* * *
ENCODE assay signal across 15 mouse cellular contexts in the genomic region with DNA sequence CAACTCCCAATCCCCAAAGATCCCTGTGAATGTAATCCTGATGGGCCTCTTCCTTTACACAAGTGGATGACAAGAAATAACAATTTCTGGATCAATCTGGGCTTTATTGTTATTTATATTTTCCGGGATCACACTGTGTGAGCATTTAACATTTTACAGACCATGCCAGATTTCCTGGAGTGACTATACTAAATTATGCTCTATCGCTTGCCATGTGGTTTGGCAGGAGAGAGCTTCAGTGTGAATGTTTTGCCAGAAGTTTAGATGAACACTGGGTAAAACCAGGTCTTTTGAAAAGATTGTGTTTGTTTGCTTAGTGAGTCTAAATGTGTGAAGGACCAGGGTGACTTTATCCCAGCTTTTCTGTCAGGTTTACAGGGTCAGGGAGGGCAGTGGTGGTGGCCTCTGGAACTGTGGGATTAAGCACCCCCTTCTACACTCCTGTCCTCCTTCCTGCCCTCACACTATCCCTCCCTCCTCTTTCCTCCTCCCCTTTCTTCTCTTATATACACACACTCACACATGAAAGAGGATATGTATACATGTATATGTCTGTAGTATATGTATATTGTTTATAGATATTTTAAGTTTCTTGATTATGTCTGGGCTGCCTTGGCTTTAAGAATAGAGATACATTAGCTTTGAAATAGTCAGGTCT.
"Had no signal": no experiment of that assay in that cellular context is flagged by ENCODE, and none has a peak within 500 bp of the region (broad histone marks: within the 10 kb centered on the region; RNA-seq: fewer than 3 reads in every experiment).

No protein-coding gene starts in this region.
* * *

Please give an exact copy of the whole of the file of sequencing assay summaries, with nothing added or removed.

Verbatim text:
ENCODE assay signal across 15 mouse cellular contexts in the genomic region with DNA sequence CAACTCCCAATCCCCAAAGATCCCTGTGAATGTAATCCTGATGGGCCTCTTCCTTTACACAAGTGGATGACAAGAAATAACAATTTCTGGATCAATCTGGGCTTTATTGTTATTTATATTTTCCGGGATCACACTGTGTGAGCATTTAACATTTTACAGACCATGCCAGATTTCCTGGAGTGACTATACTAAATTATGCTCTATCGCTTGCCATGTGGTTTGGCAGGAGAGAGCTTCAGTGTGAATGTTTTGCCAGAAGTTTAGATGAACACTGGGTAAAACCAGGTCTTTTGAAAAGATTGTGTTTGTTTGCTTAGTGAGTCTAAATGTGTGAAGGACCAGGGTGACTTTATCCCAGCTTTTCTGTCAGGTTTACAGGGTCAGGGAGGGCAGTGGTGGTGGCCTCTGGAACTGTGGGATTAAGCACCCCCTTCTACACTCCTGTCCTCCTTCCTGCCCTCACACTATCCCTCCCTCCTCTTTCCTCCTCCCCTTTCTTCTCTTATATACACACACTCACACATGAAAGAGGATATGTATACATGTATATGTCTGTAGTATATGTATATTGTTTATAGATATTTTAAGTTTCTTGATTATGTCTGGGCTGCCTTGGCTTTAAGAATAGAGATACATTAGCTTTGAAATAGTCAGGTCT.
"Had no signal": no experiment of that assay in that cellular context is flagged by ENCODE, and none has a peak within 500 bp of the region (broad histone marks: within the 10 kb centered on the region; RNA-seq: fewer than 3 reads in every experiment).

No protein-coding gene starts in this region.